A new study delivers promising findings for parents and caregivers seeking a natural alternative to manage pediatric Attention-Deficit Hyperactivity Disorder (ADHD) behaviour. Researchers found the super-antioxidant Pycnogenol French maritime pine bark extract may be effective in managing hyperactivity and impulsivity in children aged six to twelve, without many of the adverse side effects experienced with the common therapy of methylphenidate, a prescription stimulant.
The study measured observations and feedback from teachers and parents.
Characterised by developmentally inappropriate levels of hyperactivity, impulsivity, and inattention, ADHD is the most common pediatric neurocognitive behavioural disorder. This research builds on previous studies positioning Pycnogenol as a key natural ingredient for the 2.4 million children in the US diagnosed with ADHD looking to reduce hyperactivity and impulsivity without the adverse side effects that could steer some to stop typical pharmaceutical treatment.
“ADHD is a perplexing condition and treatment can be frustrating for many parents and children. Parents often feel reluctant to continue with prescription pharmaceuticals due to common side effects,” said author and renowned natural physician, Dr Fred Pescatore. “Management of ADHD behaviour is pivotal to improved school performance and self-esteem, especially during a child’s formative years. This study suggests a promising natural path option.”
The study, published in the Journal of Functional Foods, tested 88 children from ages six to twelve for ten weeks. Participants were split into three groups: placebo, methylphenidate and Pycnogenol.
The children supplemented at breakfast with either one or two capsules, depending on their weight. Those under 66 pounds supplemented with 20 mg/day of Medikinet (methylphenidate) or 20 mg/day of Pycnogenol. Those 66 pounds or heavier supplemented with 30 mg/day of Medikinet (methylphenidate) or 40 mg/day of Pycnogenol.
Teachers and parents filled out various questionnaires at baseline and after five and ten weeks, including the ADHD Rating Scale (ADHD-RS), which assesses nine inattention and nine hyperactivity/impulsivity items. Some of the criteria assessed included difficulty following instructions, difficulty organising tasks and activities, fidgeting with hands or feet or squirming in seat and interrupting or intruding others.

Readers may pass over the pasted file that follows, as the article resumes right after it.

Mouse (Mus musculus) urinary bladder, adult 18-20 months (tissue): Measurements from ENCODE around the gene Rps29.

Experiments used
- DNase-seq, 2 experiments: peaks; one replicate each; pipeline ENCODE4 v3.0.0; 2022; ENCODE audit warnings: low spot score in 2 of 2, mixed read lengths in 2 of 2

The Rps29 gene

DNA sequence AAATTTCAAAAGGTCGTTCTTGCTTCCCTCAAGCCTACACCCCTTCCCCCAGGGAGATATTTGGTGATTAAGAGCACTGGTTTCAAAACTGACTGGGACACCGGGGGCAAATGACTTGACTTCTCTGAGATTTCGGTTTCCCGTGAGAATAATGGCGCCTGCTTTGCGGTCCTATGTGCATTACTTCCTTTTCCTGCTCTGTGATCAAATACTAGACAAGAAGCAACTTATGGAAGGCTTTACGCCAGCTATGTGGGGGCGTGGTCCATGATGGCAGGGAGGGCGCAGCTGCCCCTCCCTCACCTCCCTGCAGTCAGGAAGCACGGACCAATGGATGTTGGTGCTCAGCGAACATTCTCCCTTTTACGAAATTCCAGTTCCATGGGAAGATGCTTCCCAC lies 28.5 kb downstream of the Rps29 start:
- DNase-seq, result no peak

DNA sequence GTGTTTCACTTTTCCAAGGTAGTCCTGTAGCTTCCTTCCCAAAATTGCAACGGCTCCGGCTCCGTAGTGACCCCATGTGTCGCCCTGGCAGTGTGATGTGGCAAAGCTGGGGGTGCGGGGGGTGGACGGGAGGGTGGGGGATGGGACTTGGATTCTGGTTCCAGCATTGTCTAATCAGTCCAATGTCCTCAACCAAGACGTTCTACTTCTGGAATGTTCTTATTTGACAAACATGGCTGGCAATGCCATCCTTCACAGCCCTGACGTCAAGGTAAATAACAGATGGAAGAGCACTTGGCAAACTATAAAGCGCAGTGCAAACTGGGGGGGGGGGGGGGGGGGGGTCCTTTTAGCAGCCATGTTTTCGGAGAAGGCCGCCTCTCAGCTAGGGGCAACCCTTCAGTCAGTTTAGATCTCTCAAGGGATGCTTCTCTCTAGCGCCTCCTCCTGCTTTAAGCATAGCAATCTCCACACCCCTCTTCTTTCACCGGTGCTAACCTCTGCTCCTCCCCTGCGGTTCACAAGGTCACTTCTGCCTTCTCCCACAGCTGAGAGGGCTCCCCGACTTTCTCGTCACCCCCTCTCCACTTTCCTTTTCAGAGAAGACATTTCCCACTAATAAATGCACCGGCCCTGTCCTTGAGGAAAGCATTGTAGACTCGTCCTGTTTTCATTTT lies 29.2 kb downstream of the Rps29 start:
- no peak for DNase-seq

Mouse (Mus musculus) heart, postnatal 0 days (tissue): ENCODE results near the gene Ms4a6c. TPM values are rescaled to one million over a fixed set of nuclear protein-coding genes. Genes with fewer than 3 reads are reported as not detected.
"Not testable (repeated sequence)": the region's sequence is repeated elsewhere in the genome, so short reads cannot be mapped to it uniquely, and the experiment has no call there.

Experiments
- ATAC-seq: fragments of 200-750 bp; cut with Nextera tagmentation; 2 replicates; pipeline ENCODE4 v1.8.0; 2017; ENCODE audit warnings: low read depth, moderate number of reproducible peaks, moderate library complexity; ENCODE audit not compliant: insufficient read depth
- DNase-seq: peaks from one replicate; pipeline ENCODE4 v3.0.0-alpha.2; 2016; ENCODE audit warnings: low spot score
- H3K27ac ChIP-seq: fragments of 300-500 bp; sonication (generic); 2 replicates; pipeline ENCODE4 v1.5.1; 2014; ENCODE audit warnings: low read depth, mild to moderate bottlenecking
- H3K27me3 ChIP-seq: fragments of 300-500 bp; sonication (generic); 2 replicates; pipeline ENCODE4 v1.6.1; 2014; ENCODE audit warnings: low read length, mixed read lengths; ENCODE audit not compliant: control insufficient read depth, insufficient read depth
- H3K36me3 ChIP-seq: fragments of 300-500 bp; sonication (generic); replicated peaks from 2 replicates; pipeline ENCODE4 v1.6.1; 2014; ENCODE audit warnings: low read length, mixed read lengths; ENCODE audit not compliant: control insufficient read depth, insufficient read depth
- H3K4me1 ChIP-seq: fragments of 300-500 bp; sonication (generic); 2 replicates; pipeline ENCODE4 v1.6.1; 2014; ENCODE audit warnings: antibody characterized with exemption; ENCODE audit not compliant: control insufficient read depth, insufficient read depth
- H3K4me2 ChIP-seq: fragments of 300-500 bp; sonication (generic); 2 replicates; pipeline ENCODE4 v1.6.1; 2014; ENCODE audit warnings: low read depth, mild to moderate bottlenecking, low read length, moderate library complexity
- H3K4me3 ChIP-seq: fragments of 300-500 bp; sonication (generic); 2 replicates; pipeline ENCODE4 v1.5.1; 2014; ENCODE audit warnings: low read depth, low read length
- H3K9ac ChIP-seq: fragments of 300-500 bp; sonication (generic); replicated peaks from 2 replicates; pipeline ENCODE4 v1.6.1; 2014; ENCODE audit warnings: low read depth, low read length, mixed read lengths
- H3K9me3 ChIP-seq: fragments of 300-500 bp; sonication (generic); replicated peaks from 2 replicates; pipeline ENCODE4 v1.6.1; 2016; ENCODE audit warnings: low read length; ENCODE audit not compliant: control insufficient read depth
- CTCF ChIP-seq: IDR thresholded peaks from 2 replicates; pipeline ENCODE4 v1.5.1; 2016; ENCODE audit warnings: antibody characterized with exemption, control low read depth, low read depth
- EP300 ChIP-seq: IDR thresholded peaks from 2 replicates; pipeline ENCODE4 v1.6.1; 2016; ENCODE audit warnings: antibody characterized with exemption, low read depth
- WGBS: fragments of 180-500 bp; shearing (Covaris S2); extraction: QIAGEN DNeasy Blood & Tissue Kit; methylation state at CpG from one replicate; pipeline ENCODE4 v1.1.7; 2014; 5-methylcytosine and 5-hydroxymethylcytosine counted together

After ten weeks, teachers reported the Pycnogenol group showed:
- 29% decrease in overall ADHD rating scale (vs. 45% decrease with methylphenidate vs. 5% decrease with placebo)
- 34% decrease in hyperactivity/impulsivity (vs. 36% decrease with methylphenidate vs. 1% increase with placebo)
- 25% decrease in inattention (vs. 52% decrease with methylphenidate vs. 9% decrease with placebo)
After ten weeks, parents reported the Pycnogenol® group showed:
- 11% decrease in overall ADHD rating scale (vs. 28% decrease with methylphenidate vs. 1% increase with placebo)
- 12% decrease in hyperactivity/impulsivity (vs. 28% decrease with methylphenidate vs. 2% increase with placebo)
- 10% decrease in inattention (vs. 29% decrease with methylphenidate vs. 1% increase with placebo)
Children in the study who supplemented with the pharmaceutical showed improvement in ADHD behaviour yet experienced up to five times more adverse effects than those who supplemented with Pycnogenol. Specifically, loss of appetite and unwanted weight loss was observed with the pharmaceutical, but not with Pycnogenol. The researchers concluded: “In pediatric ADHD and especially in the primary school environment, Pycnogenol® was proven to be a good alternative for methylphenidate for those willing to wait a few weeks for effects, a fortiori when considering its almost complete lack of adverse effects as opposed to methylphenidate.”
This research expands Pycnogenol’s deep catalogue of clinical research for cognitive support, solidifying the natural ingredient’s ability to manage ADHD behaviour without disruptive side effects.
A 2006 study conducted in the Department of Child Psychiatry at the University Hospital in Bratislava found that Pycnogenol relieved hyperactivity and improved attention of children with ADHD compared to placebo. Another study, conducted in 2006, found Pycnogenol normalises total antioxidant status of ADHD children.